|Rock Island locomotive #2119 prior to its conversion.|
I first thought about converting it into CNR #2191 since the model shared many similarities with CNR M-5-c locomotive class. I stripped the Rock Island numbers and heralds with a screwdriver and started to apply new CNR decals by Microscale.
At some point, I needed more data to complete the tender (which was slightly altered to reflect the prototype). On Model Railroader forum, I asked about tender capacity (water and coal). At this point, Doctorwayne, a gentleman from Ontario, pointed me out that locomotives from N-2-b class were much more closer to the model. Our dicussion can be followed here.
|Tender as modified and repainted to match CNR locomotive #2191.|
After a few thoughts, I finally decided to kitbash the model into locomotive #2500, a N-2-b class engine. This implied major modifications to the tender, redoing almost all the piping on the boiler and scratchbuilding an Elesco feedwater with its water pump.
|Locomotive #2500 as seen in 1959, cnrphotos.com, (2010).|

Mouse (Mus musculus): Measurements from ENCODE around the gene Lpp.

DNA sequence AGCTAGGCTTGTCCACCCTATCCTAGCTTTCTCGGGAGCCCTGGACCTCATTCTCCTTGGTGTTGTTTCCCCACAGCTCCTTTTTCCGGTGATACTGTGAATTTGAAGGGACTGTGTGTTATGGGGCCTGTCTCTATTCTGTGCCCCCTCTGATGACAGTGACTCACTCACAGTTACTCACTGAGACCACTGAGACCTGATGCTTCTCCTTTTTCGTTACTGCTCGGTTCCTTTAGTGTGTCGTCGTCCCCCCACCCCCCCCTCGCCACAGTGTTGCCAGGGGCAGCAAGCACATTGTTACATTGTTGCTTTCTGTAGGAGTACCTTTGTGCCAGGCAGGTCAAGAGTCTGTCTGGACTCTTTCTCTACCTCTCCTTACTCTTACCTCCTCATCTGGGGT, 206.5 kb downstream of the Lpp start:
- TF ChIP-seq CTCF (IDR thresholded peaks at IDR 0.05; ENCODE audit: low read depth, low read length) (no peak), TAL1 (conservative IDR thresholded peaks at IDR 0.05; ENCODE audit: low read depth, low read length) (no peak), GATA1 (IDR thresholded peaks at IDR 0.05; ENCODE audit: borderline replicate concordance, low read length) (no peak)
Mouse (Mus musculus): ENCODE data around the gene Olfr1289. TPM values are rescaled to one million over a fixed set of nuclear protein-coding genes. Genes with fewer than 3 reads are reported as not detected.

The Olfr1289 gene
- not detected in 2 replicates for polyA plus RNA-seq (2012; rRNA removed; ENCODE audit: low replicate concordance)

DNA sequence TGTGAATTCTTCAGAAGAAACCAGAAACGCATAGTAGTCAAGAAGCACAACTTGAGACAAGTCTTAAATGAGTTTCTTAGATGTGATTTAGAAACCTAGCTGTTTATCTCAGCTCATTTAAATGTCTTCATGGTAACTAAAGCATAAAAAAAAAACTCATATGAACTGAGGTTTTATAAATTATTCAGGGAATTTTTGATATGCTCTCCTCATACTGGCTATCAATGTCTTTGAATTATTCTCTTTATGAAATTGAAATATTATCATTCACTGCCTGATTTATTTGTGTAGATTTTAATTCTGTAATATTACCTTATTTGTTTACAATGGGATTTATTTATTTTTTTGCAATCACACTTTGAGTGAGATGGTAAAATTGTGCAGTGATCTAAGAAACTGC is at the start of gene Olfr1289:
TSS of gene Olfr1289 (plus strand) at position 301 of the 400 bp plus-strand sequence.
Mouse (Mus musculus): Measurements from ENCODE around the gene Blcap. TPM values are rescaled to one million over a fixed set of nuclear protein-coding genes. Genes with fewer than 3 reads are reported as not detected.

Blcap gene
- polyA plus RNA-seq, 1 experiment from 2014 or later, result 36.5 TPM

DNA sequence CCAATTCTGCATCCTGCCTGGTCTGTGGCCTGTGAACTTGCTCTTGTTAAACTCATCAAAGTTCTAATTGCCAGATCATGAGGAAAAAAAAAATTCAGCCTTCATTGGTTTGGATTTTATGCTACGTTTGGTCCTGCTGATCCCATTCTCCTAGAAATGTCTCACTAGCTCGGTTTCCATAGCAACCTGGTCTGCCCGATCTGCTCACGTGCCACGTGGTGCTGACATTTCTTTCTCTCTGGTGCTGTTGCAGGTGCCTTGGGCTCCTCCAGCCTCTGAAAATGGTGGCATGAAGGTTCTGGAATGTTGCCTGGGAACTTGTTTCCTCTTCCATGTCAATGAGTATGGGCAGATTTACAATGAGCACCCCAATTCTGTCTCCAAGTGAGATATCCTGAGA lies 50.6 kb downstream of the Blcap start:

|Filling holes left by stripped details.|
|Elesco feedwater and handrails added according to CNR practices.|
|Steam locomotive #2500 is ready to compete with my repainted C424.|
|Tender modified according to the prototype.|
|The new water pump made from scratches.|
|Locomotive #2500 photographed with the staff for Christmas Eve.|
|Completed locomotive seen from the engineer side.|
|Completed locomotive seen from the fireman side.|
Using Q-tips and 95% rubbing alcohol, I gently smeared the cracked areas until the paint thinned and flattened. The tender top was a real mess and nothing could be done... paint was stripped.
|Final paint and varnish applied.|
|Painted locomotive seen from the engineer side.|
|Painted locomotive seen from the fireman side.|
|Engine #2500 exiting MLW shops and ready to work on the layout.|
|Locomotive #2500 seen from the tender.|